ARUP - Diagnosing Underlying Genetic Disorders in Critically Ill Infants
For the past two years, ARUP has used the Rapid Mendelian Gene Sequencing Panel, Trio, to help local clinicians find answers for critically ill neonates. Now we’re offering this test panel nationwide, improving the medical management of our tiniest patients. The panel includes parental samples as controls and looks at over 4,900 genes through massively parallel sequencing to quickly diagnose genetic disorders and provide the answers necessary for effective treatment.
Genetic disorders and congenital anomalies are the leading cause of hospitalization and death in critically ill infants. Infants with genetic conditions stay longer in the neonatal intensive care unit (NICU) and require more resources than babies in the NICU without genetic conditions.1 Studies show that quick genetic diagnoses for critically ill infants can vastly improve quality of life and illness management, and save thousands of healthcare dollars per child.
Tiny Patients, Big Results
The Rapid Mendelian Gene Sequencing Panel is performed by massively parallel sequencing specimens from the patient or the proband and both parents. The parental samples are used as controls to determine if the child has a heritable or a de novo condition. This test only looks at genes known to cause human disease. The final report for this test can be expected in two to four weeks. The panel genes can be found at this link: Rapid Mendelian Sequencing Gene List.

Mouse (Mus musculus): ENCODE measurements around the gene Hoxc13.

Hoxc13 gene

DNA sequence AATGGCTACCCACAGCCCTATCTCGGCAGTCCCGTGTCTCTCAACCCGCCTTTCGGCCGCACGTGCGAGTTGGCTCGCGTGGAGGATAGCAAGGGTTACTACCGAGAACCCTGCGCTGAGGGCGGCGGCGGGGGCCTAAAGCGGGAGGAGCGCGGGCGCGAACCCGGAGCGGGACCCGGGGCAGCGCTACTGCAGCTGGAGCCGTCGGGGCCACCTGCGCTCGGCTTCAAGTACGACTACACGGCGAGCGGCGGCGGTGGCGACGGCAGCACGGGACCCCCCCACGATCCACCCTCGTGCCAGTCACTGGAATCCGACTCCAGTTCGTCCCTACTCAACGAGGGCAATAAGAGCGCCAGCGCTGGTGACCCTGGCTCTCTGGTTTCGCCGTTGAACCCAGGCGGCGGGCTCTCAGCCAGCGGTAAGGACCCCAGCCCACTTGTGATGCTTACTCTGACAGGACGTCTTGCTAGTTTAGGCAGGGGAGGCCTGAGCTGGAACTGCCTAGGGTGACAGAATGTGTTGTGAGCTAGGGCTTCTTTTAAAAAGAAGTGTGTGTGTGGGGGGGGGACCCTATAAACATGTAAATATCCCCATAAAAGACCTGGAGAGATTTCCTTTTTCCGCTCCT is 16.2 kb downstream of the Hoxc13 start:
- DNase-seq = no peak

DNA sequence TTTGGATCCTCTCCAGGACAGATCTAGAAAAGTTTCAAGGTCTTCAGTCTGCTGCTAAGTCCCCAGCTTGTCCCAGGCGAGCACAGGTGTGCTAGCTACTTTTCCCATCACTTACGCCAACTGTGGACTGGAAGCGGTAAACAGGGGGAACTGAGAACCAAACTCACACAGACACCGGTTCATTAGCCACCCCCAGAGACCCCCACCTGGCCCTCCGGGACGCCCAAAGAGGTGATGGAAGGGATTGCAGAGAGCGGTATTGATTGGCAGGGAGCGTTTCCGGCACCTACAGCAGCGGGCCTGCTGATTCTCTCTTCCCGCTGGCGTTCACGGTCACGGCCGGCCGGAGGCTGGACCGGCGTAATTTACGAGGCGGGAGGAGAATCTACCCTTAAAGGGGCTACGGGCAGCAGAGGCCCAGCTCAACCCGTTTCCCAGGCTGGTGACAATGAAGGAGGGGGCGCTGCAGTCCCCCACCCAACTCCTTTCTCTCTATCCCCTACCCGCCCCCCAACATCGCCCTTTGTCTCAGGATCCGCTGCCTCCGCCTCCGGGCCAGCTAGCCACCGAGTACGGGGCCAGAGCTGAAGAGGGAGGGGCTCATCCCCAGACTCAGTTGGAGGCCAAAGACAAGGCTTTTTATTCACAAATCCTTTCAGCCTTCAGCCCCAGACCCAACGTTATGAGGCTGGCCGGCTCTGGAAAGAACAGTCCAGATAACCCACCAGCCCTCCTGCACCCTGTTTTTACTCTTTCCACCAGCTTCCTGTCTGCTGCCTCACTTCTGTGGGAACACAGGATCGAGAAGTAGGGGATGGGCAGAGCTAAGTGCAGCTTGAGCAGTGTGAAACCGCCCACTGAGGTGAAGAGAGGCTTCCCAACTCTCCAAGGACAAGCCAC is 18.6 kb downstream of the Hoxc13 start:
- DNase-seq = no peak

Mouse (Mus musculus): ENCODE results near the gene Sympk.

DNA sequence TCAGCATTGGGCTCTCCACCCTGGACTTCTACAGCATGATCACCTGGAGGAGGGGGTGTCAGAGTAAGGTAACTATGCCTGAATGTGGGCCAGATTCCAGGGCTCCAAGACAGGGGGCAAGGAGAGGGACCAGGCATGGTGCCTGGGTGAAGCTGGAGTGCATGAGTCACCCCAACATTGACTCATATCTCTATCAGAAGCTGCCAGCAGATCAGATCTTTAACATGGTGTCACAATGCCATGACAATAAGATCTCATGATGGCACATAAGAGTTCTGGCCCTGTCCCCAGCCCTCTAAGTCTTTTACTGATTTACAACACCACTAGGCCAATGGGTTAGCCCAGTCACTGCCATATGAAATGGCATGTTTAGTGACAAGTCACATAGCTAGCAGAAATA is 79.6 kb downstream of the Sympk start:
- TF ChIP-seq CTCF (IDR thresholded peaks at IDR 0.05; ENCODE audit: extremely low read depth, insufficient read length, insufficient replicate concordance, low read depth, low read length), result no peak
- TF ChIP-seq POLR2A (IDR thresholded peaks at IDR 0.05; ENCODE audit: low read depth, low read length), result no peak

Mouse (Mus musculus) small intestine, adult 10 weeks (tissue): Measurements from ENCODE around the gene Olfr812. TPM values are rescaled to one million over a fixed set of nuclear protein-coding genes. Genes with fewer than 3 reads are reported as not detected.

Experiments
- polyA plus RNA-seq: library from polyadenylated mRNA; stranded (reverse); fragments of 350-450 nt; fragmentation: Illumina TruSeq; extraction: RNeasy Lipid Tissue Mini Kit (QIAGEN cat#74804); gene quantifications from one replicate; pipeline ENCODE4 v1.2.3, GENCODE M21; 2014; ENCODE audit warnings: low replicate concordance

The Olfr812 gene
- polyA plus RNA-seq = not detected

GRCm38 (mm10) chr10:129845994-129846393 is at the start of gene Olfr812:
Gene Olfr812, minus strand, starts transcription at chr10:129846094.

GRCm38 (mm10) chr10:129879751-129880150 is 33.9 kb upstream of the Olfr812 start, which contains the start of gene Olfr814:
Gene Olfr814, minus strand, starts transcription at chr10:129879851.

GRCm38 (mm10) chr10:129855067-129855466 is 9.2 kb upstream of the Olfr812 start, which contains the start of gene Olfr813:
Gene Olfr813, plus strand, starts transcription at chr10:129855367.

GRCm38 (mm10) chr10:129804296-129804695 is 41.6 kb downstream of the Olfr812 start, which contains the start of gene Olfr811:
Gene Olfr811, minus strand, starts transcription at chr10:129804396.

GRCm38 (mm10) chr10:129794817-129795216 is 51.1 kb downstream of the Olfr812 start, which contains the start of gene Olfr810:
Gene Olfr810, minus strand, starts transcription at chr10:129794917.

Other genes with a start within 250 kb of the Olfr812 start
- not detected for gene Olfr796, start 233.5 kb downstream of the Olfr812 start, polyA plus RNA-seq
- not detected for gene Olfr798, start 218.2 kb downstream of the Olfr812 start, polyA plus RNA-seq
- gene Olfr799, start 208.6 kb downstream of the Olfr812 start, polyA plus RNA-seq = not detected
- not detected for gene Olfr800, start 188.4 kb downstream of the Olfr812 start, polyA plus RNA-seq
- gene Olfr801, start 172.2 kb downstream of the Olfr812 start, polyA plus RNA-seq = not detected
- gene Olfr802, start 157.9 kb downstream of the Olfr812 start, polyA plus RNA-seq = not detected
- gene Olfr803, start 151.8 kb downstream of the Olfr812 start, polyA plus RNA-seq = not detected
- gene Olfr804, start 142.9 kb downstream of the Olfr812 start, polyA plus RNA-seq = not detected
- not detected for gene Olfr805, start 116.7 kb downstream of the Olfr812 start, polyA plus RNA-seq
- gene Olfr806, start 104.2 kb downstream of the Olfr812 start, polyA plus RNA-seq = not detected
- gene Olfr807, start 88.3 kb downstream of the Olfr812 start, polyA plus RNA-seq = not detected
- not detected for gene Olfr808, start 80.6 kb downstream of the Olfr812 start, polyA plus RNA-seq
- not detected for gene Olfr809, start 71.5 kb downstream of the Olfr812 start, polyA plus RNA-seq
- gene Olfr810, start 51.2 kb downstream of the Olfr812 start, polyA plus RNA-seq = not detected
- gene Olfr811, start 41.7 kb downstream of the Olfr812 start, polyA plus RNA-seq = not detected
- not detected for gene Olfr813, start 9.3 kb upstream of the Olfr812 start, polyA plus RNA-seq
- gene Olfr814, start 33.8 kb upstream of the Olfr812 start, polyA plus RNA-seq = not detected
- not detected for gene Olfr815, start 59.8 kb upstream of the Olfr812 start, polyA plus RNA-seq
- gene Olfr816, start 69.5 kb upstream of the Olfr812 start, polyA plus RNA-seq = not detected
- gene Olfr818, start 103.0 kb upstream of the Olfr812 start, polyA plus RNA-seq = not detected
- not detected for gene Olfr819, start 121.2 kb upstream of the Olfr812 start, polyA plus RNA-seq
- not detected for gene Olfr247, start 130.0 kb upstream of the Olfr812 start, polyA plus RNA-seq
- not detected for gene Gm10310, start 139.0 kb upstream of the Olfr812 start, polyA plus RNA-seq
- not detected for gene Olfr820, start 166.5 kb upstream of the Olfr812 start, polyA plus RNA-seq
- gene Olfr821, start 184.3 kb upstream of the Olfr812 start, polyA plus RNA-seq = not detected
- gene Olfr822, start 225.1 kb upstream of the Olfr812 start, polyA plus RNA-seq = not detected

In the U.S. there are approximately four million babies born each year. About five percent of those babies will be admitted to the NICU in dire condition, and a third of those admissions will be due to Mendelian genetic diseases.2 There is often a pattern of time-consuming and costly diagnostic journeys in infants with undiagnosed congenital disorders.3 Fast, accurate diagnosis can help them get the treatment they need and give them the chance at life they deserve.
ARUP’s molecular genetics specialists are nationally and internationally recognized pathologists, subspecialty-qualified clinicians, and board-certified clinical scientists.
- Farnaes L, et al. Rapid whole-genome sequencing decreases infant morbidity and cost of hospitalization. npj Genomic Medicine 2018;3:10.
- Park A. Faster DNA testing helps diagnose disease in NICU babies. http://healthland.time.com/2012/10/04/good-news-for-nicu-babies-faster-dna-testing-for-more-accurate-diagnoses/ (Accessed March 2019).
- Brunelli L, et al. A rapid gene sequencing panel strategy to facilitate precision neonatal medicine. Am J Med Genet A. 2017 May 12. doi: 10.1002/ajmg.a.38259. PMID: 284976578.